Google has done this on the desktop for a long time.
Slow websites are lame, and Google knows it. Starting in July 2018, Google will use a page's speed in the ranking algorithm for mobile searches. Plus, they're using more apps, not web browsers, to reach the online services they're interested in. The same standard will also be applied to all pages, regardless of the technology used to build the page. A slow page may still rank well if it's content is highly relevant to what the user is searching for. One example of that is the company's controversial Accelerate Mobile Pages (AMP) project, which places sites with AMP support in front of everyone else on search.
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"We will tell someone we're reducing your performance by some amount in order to not have an unexpected restart", Cook said. Cook said some of those features will debut in a developer release next month.
Despite the changes, the post explained that the intent of the search query is "still a very strong signal".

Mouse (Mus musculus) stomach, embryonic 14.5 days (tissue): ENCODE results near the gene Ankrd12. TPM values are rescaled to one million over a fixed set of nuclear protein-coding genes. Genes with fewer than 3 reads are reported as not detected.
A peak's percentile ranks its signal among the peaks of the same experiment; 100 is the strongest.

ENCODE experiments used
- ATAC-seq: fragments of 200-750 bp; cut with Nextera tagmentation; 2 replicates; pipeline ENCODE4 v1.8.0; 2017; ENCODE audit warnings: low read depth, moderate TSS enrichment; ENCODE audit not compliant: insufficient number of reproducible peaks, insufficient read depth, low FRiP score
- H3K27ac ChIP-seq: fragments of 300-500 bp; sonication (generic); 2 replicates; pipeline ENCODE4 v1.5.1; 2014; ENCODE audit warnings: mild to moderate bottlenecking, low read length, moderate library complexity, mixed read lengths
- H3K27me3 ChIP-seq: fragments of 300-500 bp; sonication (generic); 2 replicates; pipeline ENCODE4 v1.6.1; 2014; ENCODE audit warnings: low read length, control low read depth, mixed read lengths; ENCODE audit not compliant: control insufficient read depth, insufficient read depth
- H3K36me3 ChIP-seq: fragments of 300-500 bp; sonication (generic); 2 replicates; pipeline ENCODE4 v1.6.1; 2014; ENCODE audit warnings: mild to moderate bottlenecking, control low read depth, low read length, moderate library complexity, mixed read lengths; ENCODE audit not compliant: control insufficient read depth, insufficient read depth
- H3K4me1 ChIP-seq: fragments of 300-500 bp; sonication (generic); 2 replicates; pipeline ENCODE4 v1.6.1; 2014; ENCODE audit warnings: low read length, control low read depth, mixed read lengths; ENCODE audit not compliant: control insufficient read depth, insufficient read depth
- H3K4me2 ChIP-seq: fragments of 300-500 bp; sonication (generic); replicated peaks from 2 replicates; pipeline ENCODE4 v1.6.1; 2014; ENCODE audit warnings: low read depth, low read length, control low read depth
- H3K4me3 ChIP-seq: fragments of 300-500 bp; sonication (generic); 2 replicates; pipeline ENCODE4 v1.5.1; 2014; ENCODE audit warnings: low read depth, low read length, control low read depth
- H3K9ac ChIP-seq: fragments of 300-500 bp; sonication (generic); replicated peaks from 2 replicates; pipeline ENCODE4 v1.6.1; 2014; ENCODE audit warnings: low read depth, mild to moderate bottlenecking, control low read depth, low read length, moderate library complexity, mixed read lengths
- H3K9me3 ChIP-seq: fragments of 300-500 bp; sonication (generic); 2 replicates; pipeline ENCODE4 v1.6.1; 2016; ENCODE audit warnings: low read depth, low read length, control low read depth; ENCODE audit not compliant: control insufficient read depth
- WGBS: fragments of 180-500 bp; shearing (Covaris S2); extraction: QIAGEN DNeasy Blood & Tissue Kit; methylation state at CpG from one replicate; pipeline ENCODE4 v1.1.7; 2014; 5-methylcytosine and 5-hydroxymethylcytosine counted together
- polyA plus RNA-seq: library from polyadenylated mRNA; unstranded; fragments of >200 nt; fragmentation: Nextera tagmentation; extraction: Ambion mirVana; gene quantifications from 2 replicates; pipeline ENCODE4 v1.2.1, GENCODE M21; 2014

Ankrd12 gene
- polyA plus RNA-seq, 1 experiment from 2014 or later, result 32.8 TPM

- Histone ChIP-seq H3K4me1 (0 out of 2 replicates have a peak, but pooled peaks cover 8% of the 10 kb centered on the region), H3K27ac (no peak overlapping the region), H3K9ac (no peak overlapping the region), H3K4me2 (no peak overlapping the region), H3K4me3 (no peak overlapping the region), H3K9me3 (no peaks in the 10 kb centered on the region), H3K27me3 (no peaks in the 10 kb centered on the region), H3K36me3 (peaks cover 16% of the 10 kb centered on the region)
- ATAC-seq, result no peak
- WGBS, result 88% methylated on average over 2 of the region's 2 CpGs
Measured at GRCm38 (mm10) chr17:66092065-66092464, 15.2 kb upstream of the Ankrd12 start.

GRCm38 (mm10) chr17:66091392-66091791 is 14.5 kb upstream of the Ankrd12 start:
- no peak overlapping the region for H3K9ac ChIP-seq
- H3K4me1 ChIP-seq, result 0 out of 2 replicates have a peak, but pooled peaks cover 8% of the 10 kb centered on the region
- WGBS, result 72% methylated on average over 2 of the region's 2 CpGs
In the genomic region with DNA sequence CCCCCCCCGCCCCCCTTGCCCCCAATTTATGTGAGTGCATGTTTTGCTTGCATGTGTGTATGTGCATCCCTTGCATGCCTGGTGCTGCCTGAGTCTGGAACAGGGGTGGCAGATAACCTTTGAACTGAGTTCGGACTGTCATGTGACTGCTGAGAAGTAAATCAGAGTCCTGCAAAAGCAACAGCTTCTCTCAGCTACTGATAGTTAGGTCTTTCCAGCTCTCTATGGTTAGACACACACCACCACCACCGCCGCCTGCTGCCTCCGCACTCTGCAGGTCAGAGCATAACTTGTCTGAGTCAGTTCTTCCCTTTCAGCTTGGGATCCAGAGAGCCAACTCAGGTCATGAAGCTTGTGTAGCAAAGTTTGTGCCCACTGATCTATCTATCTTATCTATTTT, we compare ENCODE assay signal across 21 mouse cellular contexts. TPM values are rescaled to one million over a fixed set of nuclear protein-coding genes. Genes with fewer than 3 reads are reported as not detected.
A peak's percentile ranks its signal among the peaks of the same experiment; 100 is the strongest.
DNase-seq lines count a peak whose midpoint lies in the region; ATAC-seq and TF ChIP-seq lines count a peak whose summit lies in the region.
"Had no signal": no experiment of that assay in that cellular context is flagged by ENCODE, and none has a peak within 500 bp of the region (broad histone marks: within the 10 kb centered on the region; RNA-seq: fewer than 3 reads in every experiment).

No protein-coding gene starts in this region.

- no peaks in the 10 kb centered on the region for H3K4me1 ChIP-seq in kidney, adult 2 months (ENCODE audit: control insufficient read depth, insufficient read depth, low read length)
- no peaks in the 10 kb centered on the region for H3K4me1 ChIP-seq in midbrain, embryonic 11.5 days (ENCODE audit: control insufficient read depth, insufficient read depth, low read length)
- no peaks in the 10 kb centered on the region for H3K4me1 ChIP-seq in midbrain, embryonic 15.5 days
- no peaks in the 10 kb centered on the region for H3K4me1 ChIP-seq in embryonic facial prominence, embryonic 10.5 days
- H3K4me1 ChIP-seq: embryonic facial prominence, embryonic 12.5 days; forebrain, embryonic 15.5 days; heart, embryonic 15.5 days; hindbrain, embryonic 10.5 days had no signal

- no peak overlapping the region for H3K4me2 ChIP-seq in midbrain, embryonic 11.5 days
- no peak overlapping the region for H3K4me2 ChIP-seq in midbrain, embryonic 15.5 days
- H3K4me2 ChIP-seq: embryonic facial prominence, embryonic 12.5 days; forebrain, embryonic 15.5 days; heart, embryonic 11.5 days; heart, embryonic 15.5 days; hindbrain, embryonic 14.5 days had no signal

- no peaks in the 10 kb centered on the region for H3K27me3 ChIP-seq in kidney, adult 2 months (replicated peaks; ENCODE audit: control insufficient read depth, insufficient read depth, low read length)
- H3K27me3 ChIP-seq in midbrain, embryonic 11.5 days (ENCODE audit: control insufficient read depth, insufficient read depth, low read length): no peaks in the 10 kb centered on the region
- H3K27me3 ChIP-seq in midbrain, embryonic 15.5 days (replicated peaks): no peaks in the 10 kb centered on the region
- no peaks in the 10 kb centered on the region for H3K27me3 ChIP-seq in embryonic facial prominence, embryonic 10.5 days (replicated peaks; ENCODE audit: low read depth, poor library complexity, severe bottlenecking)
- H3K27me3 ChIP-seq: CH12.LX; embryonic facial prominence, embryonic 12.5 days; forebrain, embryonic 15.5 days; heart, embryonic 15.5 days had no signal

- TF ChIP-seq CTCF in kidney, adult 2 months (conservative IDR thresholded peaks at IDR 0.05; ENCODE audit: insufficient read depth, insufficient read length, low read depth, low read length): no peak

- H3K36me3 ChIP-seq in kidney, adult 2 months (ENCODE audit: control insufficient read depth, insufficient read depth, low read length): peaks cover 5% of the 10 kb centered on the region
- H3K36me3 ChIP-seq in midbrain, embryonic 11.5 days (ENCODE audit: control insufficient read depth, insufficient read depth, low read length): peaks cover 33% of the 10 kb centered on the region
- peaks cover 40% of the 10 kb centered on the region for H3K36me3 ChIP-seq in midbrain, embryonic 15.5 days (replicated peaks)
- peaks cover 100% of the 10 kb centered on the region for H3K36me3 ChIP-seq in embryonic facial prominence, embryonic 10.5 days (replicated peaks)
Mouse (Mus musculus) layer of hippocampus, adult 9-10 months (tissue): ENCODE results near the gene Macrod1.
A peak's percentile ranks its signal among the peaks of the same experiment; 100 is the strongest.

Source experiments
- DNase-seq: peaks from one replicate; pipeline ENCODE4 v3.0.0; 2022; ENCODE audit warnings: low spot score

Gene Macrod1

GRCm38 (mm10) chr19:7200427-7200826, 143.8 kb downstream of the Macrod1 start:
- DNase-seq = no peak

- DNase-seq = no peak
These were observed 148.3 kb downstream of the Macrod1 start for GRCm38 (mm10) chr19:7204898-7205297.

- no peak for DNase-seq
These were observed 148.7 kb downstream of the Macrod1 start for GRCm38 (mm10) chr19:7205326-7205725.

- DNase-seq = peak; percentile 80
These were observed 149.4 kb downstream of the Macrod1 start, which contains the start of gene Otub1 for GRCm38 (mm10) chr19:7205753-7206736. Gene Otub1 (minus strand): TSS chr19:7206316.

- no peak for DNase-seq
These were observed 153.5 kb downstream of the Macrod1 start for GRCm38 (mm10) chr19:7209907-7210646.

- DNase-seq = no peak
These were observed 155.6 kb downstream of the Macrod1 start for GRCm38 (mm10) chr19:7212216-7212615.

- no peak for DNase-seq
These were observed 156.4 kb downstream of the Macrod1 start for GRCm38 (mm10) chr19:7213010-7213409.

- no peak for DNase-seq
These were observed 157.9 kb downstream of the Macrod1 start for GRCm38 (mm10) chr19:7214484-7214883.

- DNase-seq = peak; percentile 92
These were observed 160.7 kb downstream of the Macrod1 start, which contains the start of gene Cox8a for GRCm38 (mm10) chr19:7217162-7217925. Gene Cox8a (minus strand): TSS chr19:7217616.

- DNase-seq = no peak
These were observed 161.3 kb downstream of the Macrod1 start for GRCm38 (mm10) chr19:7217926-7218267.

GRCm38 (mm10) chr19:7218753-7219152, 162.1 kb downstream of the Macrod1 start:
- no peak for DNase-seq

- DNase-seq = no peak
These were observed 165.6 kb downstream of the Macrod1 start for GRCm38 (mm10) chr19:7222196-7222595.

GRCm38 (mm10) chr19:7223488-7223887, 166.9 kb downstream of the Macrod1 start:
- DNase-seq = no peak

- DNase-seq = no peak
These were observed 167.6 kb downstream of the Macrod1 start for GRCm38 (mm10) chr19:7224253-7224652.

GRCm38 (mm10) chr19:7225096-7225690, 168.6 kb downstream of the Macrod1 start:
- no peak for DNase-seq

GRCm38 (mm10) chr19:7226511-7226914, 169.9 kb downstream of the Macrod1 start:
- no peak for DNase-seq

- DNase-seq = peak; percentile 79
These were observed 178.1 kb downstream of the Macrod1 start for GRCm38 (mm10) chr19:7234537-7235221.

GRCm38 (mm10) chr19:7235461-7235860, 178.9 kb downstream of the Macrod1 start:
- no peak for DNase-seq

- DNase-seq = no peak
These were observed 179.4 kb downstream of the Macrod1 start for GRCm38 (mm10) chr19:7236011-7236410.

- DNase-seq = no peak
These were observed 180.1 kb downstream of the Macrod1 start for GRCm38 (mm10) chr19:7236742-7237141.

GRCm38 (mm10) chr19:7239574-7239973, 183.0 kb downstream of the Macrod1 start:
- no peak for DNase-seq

Of course, page speed will not be the only factor used to determine the ranking of mobile pages.
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Wang and Phan encouraged webmasters to review various user experience metrics that Google has made available over the years to figure out how their site performance might be impacting the overall experience of mobile users. It is encouraging developers to think about how performance affects user experience of their page, and to consider user experience metrics. There is no tool that directly indicates whether a page is affected by this new ranking factor.
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